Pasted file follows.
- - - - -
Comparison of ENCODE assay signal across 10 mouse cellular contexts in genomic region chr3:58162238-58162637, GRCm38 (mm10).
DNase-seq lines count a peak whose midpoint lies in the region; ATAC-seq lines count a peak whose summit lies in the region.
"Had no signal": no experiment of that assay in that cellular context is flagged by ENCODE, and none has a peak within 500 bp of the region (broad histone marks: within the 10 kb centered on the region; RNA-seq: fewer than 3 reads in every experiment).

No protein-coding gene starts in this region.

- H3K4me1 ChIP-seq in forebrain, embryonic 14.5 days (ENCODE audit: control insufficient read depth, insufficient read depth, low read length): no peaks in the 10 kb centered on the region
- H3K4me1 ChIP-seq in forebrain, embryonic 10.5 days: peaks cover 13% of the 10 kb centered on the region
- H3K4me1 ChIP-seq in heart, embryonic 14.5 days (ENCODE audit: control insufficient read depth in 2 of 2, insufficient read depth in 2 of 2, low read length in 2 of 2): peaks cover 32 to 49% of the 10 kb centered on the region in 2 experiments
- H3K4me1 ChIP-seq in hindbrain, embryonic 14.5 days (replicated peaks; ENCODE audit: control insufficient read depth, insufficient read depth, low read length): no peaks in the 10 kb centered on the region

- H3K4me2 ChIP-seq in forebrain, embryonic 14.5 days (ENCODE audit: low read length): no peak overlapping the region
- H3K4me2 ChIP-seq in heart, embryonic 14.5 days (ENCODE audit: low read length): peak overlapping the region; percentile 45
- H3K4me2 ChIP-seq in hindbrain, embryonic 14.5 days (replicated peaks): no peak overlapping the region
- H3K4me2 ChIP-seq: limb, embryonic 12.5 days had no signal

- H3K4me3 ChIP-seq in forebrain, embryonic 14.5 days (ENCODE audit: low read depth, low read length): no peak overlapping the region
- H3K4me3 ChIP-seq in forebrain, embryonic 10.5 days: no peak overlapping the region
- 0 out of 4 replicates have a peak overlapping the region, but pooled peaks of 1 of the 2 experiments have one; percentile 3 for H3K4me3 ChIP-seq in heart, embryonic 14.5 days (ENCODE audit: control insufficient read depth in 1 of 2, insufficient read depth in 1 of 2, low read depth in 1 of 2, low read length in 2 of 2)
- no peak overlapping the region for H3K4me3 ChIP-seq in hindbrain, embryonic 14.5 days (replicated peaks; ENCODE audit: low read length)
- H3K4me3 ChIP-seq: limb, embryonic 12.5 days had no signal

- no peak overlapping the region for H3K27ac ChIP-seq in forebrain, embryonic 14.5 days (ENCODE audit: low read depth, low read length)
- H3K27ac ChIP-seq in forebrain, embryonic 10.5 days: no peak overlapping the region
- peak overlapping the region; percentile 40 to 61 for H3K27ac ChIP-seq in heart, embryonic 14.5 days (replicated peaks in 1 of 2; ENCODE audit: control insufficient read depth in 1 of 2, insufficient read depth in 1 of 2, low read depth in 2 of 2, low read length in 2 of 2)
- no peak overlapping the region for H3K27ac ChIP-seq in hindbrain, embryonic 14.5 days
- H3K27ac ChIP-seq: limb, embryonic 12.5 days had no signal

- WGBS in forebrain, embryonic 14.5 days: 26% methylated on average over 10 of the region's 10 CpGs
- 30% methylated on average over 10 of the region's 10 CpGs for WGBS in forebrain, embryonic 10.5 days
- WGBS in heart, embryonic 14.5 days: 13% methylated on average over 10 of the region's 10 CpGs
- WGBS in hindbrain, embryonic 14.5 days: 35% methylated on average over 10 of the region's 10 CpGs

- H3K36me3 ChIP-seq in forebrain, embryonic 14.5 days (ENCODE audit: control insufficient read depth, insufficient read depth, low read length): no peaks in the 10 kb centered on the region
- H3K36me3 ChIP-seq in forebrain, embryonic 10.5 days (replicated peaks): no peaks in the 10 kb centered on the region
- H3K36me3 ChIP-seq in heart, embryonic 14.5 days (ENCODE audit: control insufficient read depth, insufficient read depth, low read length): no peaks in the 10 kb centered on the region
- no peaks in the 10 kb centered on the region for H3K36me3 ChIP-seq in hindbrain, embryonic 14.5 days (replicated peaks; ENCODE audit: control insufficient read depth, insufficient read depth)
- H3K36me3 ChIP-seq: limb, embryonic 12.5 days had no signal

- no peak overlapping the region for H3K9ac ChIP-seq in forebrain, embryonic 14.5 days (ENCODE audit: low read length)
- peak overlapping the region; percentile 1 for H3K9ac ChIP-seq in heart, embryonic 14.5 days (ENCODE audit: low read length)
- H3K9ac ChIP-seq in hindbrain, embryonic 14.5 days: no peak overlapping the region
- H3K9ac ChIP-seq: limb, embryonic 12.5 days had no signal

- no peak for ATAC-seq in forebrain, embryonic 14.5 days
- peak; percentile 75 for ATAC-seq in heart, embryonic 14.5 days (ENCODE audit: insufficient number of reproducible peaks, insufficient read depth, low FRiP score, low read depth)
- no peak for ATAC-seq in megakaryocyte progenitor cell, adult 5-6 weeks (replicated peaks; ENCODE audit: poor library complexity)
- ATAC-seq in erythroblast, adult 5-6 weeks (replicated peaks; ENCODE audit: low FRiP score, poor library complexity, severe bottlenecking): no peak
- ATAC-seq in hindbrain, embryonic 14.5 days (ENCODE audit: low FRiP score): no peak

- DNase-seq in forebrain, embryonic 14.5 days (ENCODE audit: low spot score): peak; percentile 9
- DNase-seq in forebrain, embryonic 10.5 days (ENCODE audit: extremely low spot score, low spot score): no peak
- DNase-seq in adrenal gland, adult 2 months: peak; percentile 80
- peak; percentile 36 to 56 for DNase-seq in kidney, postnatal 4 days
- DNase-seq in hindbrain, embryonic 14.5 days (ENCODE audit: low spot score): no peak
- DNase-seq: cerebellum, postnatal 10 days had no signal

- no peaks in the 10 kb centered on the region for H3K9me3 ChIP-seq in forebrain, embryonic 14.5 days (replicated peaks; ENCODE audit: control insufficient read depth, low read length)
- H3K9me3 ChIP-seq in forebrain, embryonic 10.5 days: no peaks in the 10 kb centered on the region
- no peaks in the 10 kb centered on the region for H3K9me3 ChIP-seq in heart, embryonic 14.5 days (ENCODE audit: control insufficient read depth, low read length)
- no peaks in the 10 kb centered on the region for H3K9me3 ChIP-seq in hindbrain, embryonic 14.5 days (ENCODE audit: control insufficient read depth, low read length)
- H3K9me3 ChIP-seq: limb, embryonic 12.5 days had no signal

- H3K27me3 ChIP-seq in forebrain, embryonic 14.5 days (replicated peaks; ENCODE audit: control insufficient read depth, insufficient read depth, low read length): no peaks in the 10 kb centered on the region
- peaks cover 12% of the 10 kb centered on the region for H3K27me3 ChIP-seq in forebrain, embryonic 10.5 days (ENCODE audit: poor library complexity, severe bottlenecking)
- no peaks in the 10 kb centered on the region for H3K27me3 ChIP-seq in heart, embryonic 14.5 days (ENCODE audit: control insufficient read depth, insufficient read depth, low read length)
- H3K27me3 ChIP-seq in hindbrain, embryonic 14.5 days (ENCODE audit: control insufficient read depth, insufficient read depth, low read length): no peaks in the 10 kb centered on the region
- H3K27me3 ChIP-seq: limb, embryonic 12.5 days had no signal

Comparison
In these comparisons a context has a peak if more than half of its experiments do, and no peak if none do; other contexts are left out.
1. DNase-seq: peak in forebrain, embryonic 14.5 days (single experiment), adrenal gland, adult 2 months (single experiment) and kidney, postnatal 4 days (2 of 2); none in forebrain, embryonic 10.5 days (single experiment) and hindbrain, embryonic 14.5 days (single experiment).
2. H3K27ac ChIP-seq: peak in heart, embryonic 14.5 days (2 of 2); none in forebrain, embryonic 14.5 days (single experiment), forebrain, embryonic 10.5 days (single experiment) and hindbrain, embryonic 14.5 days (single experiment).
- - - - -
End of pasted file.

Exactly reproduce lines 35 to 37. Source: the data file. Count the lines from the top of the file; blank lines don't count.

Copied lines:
- H3K9ac ChIP-seq: limb, embryonic 12.5 days had no signal

- no peak for ATAC-seq in forebrain, embryonic 14.5 days
- peak; percentile 75 for ATAC-seq in heart, embryonic 14.5 days (ENCODE audit: insufficient number of reproducible peaks, insufficient read depth, low FRiP score, low read depth)